The Halo of Golden Light draws on a wide range of primary sources—from official annals and diaries written by courtiers and monks to ecclesiastical records and Buddhist texts—many of them translated or analyzed for the first time in English. In so doing, the work brings to the surface surprising facets in the negotiations between religious ideas and practices and the Buddhist community and the state.

Access Restricted no This search result is for a Book

A Handbook of Korean Zen Practice

A Mirror on the Son School of Buddhism (Songa kwigam)

Translated by John Jorgensen

Sŏn (Japanese Zen) has been the dominant form of Buddhism in Korea from medieval times to the present. A Handbook of Korean Zen Practice: A Mirror on the Sŏn School of Buddhism (Sŏn’ga kwigam) was the most popular guide for Sŏn practice and life ever published in Korea and helped restore Buddhism to popularity after its lowest point in Korean history. It was compiled before 1569 by Sŏsan Hyujŏng (1520–1604), later famed as the leader of a monk army that helped defend Korea against a massive Japanese invasion in 1592. In addition to succinct quotations from sutras, the text also contained quotations from selected Chinese and Korean works together with Hyujŏng’s explanations. Because of its brevity and organization, the work proved popular and was reprinted many times in Korea and Japan before 1909.

A Handbook of Korean Zen Practice commences with the ineffability of the enlightened state, and after a tour through doctrine and practice it returns to its starting point. The doctrinal rationale for practice that leads to enlightenment is based on the Mahayana Awakening of Faith, but the practice Hyujŏng enjoins readers to undertake is very different: a method of meditation derived from the kongan (Japanese koan) called hwadu (Chinese huatou), or “point of the story,” the story being the kongan. Hyujŏng goes on to outline the specifics of practice, such as rules of conduct and chanting and mindfulness of the Buddha, and stresses the requirements for living the life of a monk. At the end of the text he returns to the hwadu, the need for a teacher, and hence the importance of lineage.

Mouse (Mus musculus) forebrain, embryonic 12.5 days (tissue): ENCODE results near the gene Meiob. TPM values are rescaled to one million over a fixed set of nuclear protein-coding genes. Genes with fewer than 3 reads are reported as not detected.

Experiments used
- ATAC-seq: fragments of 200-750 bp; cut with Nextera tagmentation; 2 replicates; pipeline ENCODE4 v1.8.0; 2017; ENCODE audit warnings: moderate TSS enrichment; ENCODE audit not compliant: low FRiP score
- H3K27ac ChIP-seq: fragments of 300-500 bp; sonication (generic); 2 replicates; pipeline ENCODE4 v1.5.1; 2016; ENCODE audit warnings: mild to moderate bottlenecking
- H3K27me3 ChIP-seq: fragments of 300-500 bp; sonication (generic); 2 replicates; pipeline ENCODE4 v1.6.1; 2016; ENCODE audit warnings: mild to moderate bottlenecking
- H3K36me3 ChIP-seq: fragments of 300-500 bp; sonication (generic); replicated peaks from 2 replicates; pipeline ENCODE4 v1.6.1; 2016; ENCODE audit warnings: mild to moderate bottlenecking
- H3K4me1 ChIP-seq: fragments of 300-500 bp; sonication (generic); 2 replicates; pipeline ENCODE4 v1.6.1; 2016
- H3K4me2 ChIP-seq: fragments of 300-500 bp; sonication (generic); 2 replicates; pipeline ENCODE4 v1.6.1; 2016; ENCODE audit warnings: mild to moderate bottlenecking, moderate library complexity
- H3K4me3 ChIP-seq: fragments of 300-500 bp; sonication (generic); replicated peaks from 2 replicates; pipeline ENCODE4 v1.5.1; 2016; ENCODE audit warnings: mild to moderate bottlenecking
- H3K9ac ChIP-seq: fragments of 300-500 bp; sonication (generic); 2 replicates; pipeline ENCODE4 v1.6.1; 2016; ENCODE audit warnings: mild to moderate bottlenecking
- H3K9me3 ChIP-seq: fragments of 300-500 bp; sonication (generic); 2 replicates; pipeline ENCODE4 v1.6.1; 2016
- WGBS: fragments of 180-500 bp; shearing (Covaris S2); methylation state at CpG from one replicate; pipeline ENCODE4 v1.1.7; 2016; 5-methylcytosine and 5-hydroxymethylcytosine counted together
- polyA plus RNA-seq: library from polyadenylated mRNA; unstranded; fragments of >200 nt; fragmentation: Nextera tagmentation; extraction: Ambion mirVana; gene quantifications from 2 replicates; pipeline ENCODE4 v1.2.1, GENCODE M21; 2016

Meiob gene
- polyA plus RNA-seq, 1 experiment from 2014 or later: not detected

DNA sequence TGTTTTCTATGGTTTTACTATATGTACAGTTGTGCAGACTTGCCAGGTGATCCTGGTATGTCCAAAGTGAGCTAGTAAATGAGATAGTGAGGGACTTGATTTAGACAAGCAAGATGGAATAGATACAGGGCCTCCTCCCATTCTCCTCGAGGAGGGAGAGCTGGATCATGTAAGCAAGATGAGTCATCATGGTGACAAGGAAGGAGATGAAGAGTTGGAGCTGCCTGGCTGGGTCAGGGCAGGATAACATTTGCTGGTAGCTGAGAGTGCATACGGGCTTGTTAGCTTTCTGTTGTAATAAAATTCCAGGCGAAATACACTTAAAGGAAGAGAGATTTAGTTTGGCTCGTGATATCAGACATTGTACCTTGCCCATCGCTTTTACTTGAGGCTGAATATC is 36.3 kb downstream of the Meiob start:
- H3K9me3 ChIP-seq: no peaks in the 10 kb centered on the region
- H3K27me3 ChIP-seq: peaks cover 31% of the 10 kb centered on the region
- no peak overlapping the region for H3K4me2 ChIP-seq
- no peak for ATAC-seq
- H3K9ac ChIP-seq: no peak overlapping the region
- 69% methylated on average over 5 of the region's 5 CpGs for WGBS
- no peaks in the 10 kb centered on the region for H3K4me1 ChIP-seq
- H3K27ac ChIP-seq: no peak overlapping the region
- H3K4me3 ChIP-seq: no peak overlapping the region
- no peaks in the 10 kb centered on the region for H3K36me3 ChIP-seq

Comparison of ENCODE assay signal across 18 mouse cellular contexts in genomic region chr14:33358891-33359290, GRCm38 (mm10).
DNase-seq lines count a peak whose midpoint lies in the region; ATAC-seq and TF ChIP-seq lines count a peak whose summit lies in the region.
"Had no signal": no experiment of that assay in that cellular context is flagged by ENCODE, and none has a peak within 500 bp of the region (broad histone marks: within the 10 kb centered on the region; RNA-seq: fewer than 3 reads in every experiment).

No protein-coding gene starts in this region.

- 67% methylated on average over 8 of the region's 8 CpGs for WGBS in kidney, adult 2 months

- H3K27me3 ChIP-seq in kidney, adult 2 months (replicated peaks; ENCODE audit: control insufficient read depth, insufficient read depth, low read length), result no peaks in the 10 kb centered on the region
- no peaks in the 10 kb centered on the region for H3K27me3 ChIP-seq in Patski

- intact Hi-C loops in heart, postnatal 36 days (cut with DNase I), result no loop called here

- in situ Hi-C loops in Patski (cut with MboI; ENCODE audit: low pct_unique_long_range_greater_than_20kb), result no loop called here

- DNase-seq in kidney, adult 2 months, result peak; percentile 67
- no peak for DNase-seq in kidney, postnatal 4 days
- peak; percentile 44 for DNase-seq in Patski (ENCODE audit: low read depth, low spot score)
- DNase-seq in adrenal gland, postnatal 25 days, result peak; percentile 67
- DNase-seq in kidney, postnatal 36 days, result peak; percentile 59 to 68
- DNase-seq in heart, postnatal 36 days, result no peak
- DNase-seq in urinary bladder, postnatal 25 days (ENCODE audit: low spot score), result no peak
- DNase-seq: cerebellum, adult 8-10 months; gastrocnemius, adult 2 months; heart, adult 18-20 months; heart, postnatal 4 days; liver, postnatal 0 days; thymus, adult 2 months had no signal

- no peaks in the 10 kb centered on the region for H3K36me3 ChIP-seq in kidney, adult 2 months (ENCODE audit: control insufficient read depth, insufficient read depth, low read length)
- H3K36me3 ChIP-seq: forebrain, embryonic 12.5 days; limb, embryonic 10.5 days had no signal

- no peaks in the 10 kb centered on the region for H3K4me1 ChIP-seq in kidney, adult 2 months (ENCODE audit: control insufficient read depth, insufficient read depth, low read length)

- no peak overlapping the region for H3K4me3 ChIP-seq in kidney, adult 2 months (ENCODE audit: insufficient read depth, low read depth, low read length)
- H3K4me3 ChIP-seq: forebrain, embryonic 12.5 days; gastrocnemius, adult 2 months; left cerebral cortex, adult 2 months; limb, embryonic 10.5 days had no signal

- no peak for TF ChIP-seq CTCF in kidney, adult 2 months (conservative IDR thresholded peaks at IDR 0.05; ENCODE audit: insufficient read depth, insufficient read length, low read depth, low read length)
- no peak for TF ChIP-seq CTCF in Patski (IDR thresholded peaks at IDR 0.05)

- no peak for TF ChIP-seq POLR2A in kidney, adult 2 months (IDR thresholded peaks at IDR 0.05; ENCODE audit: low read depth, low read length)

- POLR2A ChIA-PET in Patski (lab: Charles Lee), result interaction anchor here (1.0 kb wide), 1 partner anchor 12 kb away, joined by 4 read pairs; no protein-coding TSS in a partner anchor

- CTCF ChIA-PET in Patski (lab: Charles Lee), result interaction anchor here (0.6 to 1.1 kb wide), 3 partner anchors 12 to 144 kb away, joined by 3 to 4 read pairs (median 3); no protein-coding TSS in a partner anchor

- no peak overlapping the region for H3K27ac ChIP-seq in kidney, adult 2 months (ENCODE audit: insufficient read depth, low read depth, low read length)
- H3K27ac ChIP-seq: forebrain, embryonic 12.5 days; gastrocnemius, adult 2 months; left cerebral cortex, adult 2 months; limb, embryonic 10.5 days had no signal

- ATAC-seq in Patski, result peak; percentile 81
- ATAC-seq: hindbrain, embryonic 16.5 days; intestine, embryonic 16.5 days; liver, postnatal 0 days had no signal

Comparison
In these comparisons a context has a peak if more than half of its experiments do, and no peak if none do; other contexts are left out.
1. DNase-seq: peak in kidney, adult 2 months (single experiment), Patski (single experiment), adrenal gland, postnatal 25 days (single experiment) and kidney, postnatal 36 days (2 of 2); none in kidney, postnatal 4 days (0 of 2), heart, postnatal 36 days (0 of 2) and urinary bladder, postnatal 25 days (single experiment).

The version of the text translated here is the earliest and the longest extant. It was “translated” into Korean from Chinese by one of Hyujŏng’s students to aid Korean readers. The present volume contains a brief history of hwadu practice and theory, a life of Hyujŏng, and a summary of the text, plus a detailed, annotated translation. It should be of interest to practitioners of meditation and students of East Asian Buddhism and Korean history.

Access Restricted no This search result is for a Book

The Heart of Buddhist Philosophy

#REF!

Nolan Pliny Jacobson

Jacobson convincingly demonstrates that Buddhism and the Western philosophies of Heraclitus and of modern thinkers such as Dewey, Whitehead, and Hartshorne have developed a reason truer to authentic experience than the reason so prevalent in traditionally dominant Western philosophy.

Access Restricted no This search result is for a Book

Heart of Dogen's Shobogenzo, The

The Heart of Doµgen’s Shoµboµgenzoµ provides exhaustively annotated translations of the difficult core essays of Shoµboµgenzoµ, the masterwork of Japanese Zen master Doµgen Kigen, the founder of Soµtoµ Zen. This book is centered around those essays that generations have regarded as containing the essence of Doµgen’s teaching. These translations, revised from those that first appeared in the 1970s, clarify and enrich the understanding of Doµgen’s religious thought and his basic ideas about Zen practice and doctrine. Doµgen’s uncommon intellectual gifts, combined with a profound religious attainment and an extraordinary ability to articulate it, make Shoµboµgenzoµ unique even in the vast literature the Zen school has produced over the centuries, securing it a special place in the history of world religious literature.

previous PREV 3 4 5 6 7 8 9 NEXT next

Results 51-60 of 144

:
:

Return to Browse All on Project MUSE

Research Areas

Content Type

  • (142)
  • (2)

Access

  • You have access to this content
  • Free sample
  • Open Access
  • Restricted Access